Study results validate clinical trends showing increasing preference for tube surgery

September 1, 2008

Complications associated with trabeculectomy have prompted a search for better alternatives. Practice pattern data from recent years show growing usage of tube implants. Results of the multicenter, randomized Tube vs. Trabeculectomy study offer validation for this trend.

Key Points

Chicago-Results of the Tube Versus Trabeculectomy (TVT) study validate the belief that tube implants are a good alternative to trabeculectomy surgery. They may be fueling a recent trend for surgeons to perform tube procedures more often, at the expense of the number of trabeculectomies, said Herb Fechter, MD, at glaucoma day at the annual meeting of the American Society of Cataract and Refractive Surgery.

"These scenarios speak to the need to find a procedure that moves the filtering bleb away from the limbus and achieves more reliable pressure control with fewer complications and better patient comfort," said Dr. Fechter, assistant professor, Uniformed Services University of the Health Sciences, Bethesda, MD, and private practice, Augusta, GA.

The TVT study

The TVT study enrolled 212 patients with a history of previous ocular surgery (cataract extraction with IOL implantation and/or trabeculectomy) and an IOP between 18 and 40 mm Hg with tolerated medical therapy. Patients were randomly assigned 1:1 to undergo trabeculectomy with mitomycin-C or to receive a 350-mm2 glaucoma implant (Baerveldt, Advanced Medical Optics). The 1-year results for IOP outcomes and complications were first reported in March 2006 at the American Glaucoma Society (AGS) meeting and subsequently published in the Journal of Ophthalmology in January 2007.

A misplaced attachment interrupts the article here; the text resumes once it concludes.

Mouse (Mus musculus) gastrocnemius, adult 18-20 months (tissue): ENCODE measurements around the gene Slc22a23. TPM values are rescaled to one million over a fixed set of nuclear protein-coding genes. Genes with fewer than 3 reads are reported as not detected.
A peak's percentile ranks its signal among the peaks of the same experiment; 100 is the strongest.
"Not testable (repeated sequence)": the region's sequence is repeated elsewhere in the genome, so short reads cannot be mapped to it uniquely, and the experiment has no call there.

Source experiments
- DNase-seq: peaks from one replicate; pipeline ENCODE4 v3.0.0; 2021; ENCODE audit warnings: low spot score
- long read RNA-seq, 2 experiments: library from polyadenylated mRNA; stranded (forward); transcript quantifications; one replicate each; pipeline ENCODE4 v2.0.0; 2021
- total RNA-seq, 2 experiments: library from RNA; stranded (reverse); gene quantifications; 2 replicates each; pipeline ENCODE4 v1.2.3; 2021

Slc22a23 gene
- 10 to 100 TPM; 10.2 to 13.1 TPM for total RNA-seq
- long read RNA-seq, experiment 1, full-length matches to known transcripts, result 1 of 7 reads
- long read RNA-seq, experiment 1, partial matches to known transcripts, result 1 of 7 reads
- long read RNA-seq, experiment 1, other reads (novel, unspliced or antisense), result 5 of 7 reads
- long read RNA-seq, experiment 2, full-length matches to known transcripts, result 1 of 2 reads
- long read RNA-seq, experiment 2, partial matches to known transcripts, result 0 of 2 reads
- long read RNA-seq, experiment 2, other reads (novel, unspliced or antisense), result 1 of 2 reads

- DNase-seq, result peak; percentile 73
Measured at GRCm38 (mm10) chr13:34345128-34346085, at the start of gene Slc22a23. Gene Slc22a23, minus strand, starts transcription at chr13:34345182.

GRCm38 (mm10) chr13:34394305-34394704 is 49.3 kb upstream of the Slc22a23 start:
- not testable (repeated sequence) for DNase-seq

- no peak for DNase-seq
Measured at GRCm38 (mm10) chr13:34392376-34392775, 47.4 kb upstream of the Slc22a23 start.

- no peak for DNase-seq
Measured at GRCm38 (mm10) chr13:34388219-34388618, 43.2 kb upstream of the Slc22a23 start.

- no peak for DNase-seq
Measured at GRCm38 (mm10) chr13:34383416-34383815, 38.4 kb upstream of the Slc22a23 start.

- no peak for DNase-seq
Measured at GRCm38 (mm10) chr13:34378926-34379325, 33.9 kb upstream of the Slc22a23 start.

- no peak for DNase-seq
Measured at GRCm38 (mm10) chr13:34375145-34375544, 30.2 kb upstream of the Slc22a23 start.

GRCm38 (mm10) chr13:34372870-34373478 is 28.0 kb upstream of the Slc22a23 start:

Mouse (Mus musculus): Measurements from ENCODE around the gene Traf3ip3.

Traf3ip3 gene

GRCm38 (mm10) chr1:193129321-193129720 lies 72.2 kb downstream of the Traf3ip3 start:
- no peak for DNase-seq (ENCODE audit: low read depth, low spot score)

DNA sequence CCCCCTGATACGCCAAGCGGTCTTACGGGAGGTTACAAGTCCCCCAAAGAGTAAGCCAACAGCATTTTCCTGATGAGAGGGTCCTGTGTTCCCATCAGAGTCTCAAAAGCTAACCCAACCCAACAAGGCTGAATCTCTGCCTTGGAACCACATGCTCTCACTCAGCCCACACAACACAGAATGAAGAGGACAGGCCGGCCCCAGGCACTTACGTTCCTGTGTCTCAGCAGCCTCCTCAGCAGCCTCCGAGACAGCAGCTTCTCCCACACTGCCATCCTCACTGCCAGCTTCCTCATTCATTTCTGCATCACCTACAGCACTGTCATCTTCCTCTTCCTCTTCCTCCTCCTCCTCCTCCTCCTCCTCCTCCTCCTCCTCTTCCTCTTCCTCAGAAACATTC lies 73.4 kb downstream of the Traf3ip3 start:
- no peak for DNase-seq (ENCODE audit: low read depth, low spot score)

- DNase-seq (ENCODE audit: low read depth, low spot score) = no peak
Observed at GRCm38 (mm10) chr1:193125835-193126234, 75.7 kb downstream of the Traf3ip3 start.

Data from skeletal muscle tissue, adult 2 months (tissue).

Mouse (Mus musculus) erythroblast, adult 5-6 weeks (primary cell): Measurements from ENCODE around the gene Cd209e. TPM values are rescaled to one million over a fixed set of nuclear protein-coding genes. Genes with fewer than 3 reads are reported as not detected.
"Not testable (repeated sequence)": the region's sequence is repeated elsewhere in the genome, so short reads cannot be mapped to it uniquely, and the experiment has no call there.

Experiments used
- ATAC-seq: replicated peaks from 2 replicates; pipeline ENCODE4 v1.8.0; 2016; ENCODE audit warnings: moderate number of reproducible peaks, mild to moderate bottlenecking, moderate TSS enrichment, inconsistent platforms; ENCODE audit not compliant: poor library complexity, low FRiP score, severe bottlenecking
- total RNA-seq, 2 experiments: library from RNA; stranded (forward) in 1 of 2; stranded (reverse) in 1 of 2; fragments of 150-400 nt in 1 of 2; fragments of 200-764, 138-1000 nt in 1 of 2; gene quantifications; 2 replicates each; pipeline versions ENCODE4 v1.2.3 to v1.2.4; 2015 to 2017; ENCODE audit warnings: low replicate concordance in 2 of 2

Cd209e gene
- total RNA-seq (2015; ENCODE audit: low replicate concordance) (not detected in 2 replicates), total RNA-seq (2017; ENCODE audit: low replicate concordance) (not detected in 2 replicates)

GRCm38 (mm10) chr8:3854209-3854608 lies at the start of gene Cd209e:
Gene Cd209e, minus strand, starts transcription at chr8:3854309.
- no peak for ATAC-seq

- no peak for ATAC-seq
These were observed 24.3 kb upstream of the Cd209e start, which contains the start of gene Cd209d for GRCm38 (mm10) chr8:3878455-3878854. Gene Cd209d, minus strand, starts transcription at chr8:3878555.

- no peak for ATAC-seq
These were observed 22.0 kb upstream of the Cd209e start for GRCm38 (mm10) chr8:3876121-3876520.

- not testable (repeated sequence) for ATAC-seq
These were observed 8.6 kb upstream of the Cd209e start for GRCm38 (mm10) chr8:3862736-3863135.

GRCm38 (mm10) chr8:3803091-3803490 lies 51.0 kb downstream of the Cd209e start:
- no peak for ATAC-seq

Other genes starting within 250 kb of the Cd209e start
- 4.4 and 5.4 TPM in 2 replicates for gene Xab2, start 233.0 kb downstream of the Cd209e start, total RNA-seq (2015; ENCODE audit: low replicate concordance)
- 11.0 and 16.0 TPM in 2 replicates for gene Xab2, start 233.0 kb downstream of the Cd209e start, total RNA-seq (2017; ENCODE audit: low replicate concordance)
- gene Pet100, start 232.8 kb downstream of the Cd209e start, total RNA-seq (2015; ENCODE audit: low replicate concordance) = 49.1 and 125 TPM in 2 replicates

At 1-year follow-up, mean IOP was similar in the patients who underwent nonvalved tube shunt surgery compared with the trabeculectomy group, 12.4 versus 12.7 mm Hg, respectively. However, patients in the tube group were more likely to maintain IOP control and avoid persistent hypotony and reoperation for glaucoma than the patients who underwent trabeculectomy, even though the patients with the tube implant on average needed more supplemental medical therapy than their counterparts who had filtering surgery, a mean of 1.3 versus 0.5 medications, respectively.

"Given the risks and complications of trabeculectomy, the need for additional medication after tube surgery may be worth it," Dr. Fechter commented.

More patients in the trabeculectomy group compared with the tube group experienced postoperative complications, 57% versus 34%, respectively. The difference is both statistically and clinically significant, Dr. Fechter said.

In particular, compared with tube surgery, trabeculectomy was associated with significantly more cases of wound leak (12 versus one), hyphema (eight versus two), and dysesthesia (seven versus one). However, persistent diplopia occurred only after tube surgery (five cases).

There were also trends for a higher overall rate of serious complications in the trabeculectomy group compared with the tube group (27% versus 17%) and for a higher rate of loss of 2 or more Snellen lines of vision (25% versus 15%).

Analyses of the cumulative probability of failure favored tube surgery regardless of the IOP cutoff. Considering a definition based on IOP >21 mm Hg, the cumulative probability of failure at 1 year was 13.5% in the trabeculectomy group and 3.9% among the tube group. The failure rates were 16.7% and 4.9%, respectively, based on an IOP >17 mm Hg and 27.4% and 11.9%, respectively, based on an IOP >14 mm Hg.

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